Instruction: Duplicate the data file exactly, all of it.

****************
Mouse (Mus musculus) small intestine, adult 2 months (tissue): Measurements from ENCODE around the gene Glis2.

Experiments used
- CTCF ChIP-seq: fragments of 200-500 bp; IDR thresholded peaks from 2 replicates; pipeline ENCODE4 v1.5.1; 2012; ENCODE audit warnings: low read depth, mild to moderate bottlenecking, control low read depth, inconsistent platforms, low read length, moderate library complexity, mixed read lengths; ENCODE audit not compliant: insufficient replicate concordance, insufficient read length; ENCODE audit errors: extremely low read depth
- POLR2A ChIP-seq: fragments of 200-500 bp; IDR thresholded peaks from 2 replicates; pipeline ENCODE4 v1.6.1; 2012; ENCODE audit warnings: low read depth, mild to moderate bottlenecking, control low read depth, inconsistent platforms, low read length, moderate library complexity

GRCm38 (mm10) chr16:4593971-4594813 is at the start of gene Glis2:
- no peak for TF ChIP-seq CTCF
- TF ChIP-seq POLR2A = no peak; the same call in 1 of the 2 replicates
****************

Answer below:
Mouse (Mus musculus) small intestine, adult 2 months (tissue): Measurements from ENCODE around the gene Glis2.

Experiments used
- CTCF ChIP-seq: fragments of 200-500 bp; IDR thresholded peaks from 2 replicates; pipeline ENCODE4 v1.5.1; 2012; ENCODE audit warnings: low read depth, mild to moderate bottlenecking, control low read depth, inconsistent platforms, low read length, moderate library complexity, mixed read lengths; ENCODE audit not compliant: insufficient replicate concordance, insufficient read length; ENCODE audit errors: extremely low read depth
- POLR2A ChIP-seq: fragments of 200-500 bp; IDR thresholded peaks from 2 replicates; pipeline ENCODE4 v1.6.1; 2012; ENCODE audit warnings: low read depth, mild to moderate bottlenecking, control low read depth, inconsistent platforms, low read length, moderate library complexity

GRCm38 (mm10) chr16:4593971-4594813 is at the start of gene Glis2:
- no peak for TF ChIP-seq CTCF
- TF ChIP-seq POLR2A = no peak; the same call in 1 of the 2 replicates